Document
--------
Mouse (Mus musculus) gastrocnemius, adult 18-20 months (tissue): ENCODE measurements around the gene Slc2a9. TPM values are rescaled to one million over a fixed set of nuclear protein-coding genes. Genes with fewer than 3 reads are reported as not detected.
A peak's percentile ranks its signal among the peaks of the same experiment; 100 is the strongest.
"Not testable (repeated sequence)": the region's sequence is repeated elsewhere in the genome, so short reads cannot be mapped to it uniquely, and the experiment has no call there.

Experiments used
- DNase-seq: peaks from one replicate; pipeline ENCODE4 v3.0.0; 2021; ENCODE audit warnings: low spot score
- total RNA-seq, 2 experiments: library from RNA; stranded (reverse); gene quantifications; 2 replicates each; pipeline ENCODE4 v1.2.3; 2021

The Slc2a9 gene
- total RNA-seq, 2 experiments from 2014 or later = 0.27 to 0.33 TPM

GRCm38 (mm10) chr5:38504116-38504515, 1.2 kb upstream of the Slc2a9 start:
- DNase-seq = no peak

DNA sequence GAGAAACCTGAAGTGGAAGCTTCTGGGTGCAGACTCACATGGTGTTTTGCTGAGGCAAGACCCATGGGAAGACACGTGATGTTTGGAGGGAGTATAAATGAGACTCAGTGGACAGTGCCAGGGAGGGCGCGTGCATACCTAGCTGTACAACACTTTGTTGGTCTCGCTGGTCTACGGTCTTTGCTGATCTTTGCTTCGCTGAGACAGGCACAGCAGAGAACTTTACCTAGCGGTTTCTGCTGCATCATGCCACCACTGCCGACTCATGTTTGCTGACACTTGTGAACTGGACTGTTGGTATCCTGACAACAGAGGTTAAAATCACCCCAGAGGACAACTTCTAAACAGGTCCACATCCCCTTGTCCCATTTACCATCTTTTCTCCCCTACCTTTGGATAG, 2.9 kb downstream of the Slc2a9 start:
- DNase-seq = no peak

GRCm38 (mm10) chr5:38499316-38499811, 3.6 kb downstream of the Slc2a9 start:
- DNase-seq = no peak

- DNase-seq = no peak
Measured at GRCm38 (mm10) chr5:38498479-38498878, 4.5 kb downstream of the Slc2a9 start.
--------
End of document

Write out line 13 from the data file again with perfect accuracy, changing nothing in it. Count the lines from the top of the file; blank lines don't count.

GRCm38 (mm10) chr5:38499316-38499811, 3.6 kb downstream of the Slc2a9 start: